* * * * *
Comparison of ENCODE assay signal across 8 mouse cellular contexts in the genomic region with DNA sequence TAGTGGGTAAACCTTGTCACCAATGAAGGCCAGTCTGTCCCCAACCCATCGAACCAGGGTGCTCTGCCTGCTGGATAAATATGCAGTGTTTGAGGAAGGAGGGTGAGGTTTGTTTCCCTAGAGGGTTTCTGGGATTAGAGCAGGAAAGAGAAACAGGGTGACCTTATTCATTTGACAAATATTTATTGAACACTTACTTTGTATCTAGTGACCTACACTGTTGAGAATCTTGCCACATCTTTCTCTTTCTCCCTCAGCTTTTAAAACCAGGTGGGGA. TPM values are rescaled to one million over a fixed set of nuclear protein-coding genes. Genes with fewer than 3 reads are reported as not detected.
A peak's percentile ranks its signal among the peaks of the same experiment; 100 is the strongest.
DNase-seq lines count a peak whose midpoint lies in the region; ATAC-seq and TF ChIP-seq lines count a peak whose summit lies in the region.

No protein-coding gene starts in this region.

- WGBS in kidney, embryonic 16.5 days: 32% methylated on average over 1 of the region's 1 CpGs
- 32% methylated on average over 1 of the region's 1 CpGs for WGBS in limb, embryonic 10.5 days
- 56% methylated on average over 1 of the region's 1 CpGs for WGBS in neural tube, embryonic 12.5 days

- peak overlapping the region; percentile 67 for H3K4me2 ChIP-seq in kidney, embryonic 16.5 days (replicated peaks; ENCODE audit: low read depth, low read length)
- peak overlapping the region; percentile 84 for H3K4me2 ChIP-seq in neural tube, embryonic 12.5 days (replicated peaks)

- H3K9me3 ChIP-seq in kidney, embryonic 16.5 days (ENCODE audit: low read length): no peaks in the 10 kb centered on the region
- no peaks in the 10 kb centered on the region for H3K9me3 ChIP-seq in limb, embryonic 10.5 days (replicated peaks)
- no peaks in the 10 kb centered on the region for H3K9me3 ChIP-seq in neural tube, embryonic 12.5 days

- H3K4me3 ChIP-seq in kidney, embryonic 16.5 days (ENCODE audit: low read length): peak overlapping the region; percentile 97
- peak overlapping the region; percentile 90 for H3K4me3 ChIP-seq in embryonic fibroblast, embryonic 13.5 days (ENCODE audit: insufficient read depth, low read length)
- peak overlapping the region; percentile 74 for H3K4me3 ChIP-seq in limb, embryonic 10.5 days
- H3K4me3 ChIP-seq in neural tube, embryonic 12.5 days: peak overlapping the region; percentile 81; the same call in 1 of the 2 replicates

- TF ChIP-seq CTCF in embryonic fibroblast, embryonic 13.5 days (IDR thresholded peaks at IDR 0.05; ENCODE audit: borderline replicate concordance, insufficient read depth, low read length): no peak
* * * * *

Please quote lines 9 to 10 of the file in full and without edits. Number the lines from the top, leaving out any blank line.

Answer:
- peak overlapping the region; percentile 84 for H3K4me2 ChIP-seq in neural tube, embryonic 12.5 days (replicated peaks)

- H3K9me3 ChIP-seq in kidney, embryonic 16.5 days (ENCODE audit: low read length): no peaks in the 10 kb centered on the region